The manipulative Barnaba is obsessed with Gioconda, and will do anything to get her for himself. He attempts to send her mother to prison for witchcraft. His plan is thwarted when Laura Badoero speaks out in defense of the old, blind lady, and is given a rosary as a sign of gratitude.
Barnaba spots Enzo Grimaldo, a prince from Genoa, trying to hide amongst a group of sailors, and knows that this will make things more difficult for him, as Gioconda is madly in love with Enzo. Enzo, on the other hand, is still in love with Laura, to whom he was once engaged. Barnaba concocts a plan to reunite Laura and Enzo, and help them to escape together. That way, Gioconda will be free for Barnaba’s taking. But Barnaba realises that having Enzo and Laura far away from him is not enough. He writes to Laura’s husband, Alvise Badoero, one of the leaders of the Inquisition, certain that his learning the truth of their betrayal will result in their deaths.
Meanwhile, Gioconda learns of Laura’s plan to escape with Enzo, she follows them and attacks Laura, intending on killing her. As Gioconda raises the knife to stab her, she sees the rosary that her own mother gave to Laura and cannot go through with it: this is the woman who saved her mother’s life. Instead, she does everything she can to ensure Laura’s safety.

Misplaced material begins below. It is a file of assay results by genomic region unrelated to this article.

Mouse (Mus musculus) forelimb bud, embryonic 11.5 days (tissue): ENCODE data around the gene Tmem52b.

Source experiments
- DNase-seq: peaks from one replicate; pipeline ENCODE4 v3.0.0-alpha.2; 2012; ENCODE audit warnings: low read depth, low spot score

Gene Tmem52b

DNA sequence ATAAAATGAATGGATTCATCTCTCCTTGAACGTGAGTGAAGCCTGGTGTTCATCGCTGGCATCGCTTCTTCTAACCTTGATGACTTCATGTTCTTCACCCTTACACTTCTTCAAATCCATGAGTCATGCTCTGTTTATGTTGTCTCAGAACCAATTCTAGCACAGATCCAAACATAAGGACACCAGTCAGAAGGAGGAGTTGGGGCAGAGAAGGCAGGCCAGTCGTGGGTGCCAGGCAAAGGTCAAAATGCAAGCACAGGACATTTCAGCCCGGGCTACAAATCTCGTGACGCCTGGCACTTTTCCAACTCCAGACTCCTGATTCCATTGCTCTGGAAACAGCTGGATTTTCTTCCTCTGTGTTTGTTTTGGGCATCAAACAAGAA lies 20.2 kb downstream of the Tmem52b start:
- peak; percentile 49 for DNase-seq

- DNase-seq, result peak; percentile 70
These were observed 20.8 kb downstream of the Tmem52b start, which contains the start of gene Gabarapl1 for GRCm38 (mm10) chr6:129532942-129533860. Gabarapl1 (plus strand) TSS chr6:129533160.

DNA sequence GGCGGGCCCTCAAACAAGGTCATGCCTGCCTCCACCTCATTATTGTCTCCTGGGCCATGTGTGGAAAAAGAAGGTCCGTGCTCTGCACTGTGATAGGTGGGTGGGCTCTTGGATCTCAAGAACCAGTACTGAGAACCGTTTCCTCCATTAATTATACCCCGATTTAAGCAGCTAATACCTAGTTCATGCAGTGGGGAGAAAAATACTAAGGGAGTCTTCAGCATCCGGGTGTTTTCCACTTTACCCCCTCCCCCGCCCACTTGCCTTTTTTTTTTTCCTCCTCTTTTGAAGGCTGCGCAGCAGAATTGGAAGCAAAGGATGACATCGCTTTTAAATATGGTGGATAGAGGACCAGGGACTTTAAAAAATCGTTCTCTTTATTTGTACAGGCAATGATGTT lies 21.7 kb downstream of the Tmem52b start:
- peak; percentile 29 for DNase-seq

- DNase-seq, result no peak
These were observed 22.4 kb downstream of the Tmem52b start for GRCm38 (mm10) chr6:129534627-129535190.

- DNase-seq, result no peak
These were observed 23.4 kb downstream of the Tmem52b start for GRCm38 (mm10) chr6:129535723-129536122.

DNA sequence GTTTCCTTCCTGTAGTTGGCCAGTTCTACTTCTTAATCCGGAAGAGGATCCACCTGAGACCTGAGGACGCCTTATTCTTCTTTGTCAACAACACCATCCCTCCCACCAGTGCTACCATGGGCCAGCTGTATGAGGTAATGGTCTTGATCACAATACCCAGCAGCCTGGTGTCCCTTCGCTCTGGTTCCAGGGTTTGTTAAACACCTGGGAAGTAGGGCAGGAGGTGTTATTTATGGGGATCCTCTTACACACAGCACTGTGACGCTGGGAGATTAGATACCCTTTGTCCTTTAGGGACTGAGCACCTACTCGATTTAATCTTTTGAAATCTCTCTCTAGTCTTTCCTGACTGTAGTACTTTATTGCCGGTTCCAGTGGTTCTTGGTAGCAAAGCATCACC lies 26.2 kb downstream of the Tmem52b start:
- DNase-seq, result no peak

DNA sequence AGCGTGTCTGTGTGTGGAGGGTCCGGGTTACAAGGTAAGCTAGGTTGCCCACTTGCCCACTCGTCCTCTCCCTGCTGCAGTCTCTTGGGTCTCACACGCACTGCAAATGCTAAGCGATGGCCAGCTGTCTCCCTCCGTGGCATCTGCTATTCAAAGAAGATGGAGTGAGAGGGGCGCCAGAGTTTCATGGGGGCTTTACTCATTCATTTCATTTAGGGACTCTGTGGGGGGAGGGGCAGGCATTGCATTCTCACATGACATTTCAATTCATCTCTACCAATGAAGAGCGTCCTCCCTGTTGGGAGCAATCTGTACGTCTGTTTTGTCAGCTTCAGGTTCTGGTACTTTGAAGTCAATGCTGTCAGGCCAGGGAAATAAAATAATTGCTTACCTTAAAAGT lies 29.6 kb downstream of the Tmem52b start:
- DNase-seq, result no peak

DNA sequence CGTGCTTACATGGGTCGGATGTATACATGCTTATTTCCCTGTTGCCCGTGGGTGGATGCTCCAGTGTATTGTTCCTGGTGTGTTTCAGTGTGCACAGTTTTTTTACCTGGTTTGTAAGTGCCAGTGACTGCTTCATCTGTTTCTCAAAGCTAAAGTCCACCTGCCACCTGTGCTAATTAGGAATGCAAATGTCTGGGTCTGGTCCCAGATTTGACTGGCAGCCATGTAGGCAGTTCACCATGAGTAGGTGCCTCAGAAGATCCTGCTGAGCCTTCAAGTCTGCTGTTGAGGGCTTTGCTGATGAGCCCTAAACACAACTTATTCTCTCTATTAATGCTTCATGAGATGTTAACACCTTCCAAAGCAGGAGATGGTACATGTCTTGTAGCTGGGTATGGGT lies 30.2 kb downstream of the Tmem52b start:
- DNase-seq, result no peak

When Laura is captured and forced to commit suicide by her husband, Gioconda changes the vial of poison for a powerful sleeping draught. She has Laura’s body brought back from her tomb, and negotiates for Enzo’s freedom by promising to marry Barnaba. Laura recovers from the effect of Gioconda’s sleeping draught, and is reunited with Enzo. Gioconda helps the two of them escape, and remains behind to face Barnaba.
She decides to try and escape, but is not fast enough, and Barnaba catches her. Gioconda will not submit to a man like Barnaba, and instead chooses suicide. She grabs a knife and stabs herself in front of him. Barnaba is furious, and in one final attempt to regain his power, tells Gioconda that he drowned her mother last night.
With its ironic title, La Gioconda (The Happy Woman), is a grand opera of immense proportions, which requires five incredible principle singers to do the challenging vocal writing justice. La Gioconda is Ponchielli’s most well-known opera, and stands proudly alongside other Italian opera of the 19th century.
La Gioconda guide sections